In the below post, Will Ingram, Gemma Delafield, and Elena Dimitriou give their take home messages from a science-policy workshop held at the University of Exeter, to which Royal Society policy staff contributed.

It should not only be well-connected professors who influence policy-making. We PhD students can also engage at the science-policy interface.

Unlike when our supervisors were doing their PhDs, there is now increasing emphasis on the real-world impact our research should have. After all, our jobs are to generate knowledge that can change the world. Engaging with policy making can be the best way to do this.

But how do we as PhD students actually do this? We held a day-long student workshop at the University of Exeter with a range of experts from policy and academic institutions which aimed to demystify this process. Here, we have summarised some of the lessons that the speakers shared with us:

  • There are different ways that knowledge generation can influence policy making. The impact of research can be instrumental, conceptual, or capacity building. Research can provide background knowledge, support effective scrutiny of policy, substantiate existing views, give balance to viewpoints and provide credibility.
  • We can design our PhDs with policy impact in mind. Choose a research question that is relevant to people’s lives. Stakeholder and policy mapping exercises will allow us to understand our areas. Limiting outputs to academic papers isn’t enough (but getting one weighty paper out is more likely to have impact than multiple lesser ones). Collaboration with policy-makers through co-design, co-development, and co-implementation with key players will help ensure impact.
  • It is important to understand policy-making processes. For instance, there is a difference between the roles of Government and Parliament, and there are some fundamental things researchers should know about how policy-making happens. We should improve our understandings of the structure of governance and find out who the key policy-makers in our specific research areas are (e.g. using LinkedIn). The Government publishes Areas of Research Interest. Remember, evidence is just one part of decision-making.
  • In the eyes of Parliament, PhD students are experts. Parliament needs experts to help them hold the Government to account. Luckily, there are some clear ways to actively engage.
    • Get in touch with POST (the Parliamentary Office for Science and Technology, which provides independent analysis of relevant public policy issues). Your work might be related to their current or future needs.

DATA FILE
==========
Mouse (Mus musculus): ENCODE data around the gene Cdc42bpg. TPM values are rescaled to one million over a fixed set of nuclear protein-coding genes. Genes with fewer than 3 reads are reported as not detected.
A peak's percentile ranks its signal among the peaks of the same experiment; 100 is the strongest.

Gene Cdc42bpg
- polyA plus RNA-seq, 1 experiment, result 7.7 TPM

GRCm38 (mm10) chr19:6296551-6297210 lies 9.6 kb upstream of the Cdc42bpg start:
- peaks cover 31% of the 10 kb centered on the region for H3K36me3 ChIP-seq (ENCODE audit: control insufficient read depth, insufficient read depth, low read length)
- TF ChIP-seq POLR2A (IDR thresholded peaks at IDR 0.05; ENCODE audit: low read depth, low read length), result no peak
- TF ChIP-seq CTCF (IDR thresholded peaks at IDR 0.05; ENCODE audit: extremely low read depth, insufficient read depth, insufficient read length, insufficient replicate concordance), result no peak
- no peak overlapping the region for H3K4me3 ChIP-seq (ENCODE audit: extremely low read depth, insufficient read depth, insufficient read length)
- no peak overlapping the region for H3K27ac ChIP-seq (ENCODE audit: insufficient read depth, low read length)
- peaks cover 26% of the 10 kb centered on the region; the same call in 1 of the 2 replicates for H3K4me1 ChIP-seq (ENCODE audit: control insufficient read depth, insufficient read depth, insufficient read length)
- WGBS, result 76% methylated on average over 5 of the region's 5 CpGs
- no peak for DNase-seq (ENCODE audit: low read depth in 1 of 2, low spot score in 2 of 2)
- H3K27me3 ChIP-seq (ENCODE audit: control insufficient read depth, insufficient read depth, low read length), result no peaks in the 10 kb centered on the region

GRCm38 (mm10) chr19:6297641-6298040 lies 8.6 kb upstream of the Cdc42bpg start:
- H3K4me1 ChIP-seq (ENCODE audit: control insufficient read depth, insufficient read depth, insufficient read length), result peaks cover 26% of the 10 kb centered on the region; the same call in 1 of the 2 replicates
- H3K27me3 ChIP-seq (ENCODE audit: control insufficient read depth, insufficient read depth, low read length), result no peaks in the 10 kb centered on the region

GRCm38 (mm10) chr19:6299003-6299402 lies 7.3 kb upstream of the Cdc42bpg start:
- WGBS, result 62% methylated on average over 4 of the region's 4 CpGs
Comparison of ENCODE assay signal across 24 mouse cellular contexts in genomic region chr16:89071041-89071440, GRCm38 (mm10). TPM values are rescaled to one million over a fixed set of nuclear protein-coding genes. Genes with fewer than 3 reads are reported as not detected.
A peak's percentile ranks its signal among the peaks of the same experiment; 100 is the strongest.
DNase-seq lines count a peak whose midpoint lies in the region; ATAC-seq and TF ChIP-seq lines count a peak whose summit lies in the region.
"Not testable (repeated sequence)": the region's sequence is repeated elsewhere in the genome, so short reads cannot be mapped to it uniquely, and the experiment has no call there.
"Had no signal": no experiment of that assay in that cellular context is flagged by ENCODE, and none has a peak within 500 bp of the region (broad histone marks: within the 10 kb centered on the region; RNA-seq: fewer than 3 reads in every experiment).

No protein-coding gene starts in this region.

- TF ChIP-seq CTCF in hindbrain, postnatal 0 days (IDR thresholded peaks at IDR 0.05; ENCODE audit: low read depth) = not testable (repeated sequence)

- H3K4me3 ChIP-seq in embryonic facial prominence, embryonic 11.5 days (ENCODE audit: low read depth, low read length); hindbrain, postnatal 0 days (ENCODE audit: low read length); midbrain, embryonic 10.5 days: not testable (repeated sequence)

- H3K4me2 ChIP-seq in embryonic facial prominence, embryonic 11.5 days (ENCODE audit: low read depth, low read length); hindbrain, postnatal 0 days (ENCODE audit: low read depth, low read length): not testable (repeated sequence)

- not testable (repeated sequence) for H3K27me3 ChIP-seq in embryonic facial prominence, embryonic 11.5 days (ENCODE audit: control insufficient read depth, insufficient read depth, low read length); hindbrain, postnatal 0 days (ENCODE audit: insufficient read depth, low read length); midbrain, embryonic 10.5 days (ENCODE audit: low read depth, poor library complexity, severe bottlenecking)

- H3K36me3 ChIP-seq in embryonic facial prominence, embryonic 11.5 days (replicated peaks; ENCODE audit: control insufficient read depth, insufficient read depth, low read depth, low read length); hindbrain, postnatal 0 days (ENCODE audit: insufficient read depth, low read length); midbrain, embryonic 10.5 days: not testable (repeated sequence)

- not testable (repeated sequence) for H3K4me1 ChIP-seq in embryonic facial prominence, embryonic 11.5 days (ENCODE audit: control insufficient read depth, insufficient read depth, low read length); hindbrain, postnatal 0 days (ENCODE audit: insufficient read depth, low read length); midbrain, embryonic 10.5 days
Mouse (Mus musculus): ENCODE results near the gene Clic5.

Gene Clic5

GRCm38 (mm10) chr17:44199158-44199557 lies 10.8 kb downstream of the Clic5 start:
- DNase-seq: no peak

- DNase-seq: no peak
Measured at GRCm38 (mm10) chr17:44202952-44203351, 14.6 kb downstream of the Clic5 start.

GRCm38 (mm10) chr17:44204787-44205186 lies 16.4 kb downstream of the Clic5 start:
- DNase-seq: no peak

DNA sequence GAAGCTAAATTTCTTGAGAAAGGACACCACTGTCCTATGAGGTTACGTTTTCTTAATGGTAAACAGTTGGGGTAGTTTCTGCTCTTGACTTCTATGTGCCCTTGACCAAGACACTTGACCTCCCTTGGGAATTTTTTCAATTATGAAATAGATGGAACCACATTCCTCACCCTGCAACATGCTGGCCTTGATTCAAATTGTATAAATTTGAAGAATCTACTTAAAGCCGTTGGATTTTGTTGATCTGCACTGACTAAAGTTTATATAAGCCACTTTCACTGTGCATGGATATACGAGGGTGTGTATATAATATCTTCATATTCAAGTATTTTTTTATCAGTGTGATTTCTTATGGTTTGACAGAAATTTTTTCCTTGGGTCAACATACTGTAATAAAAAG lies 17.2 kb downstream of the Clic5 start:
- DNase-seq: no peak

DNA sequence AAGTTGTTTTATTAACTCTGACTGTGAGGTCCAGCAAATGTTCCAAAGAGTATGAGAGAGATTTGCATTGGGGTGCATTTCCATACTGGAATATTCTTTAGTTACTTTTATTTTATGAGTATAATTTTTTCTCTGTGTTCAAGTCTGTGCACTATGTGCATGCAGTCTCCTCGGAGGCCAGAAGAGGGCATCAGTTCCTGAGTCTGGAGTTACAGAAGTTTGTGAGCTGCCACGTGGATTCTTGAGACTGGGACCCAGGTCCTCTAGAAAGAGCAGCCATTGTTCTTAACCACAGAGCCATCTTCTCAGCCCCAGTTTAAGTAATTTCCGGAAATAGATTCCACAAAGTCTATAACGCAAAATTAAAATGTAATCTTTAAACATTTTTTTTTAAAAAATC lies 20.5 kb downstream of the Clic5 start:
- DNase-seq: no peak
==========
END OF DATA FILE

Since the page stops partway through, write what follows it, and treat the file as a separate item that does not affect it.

• Contact the parliamentary Libraries about your research, especially if they have a briefing paper on your research. Both the House of Commons and House of Lords have Libraries that keep MPs and Lords informed on various topics.
    • Submit evidence to Select Committee inquiries. You can find out what evidence they are after by following @ParliamentaryI3 on Twitter.
    • Don’t forget Scottish, Welsh and Northern Irish routes of engagement.
  • Policy internships are an option during a PhD. UK Research & Innovation are currently advertising three-month internships across Whitehall departments and policy organisations. A Knowledge Exchange Fellowship or Innovation Placement may be worth applying to after completion.
  • There is a skill to communicating research to policy-makers. It is vital to be able to clearly explain the importance of your research.
    • Assume intelligence but lack of knowledge; do not oversimplify your research. Make it easy to understand by being concise, relevant and jargon-free. Policy-makers do not read academic papers.
    • Practice explaining the what, why and how of your research in three short bullet points. Narrative summaries are useful. Often decades of work can get condensed into one sentence.
    • Different formats of communication are equally valid, e.g. diagrams, briefing notes, blogs, tweets, infographics and slide decks.
    • Try to minimise any bias in interpretation. If providing written evidence to Parliament, be focused, constructive and don’t forget references. And don’t just show problems; illuminate solutions.
  • All of the above takes time, work and practice. It is important who you know, but they need us more than we need them. Policy makers are increasingly keen to work collaboratively. Persistence (across different timescales) is important. Have confidence that your research is essential.

Please add any more tips on how PhD students can engage with the science-policy interface in the comments below.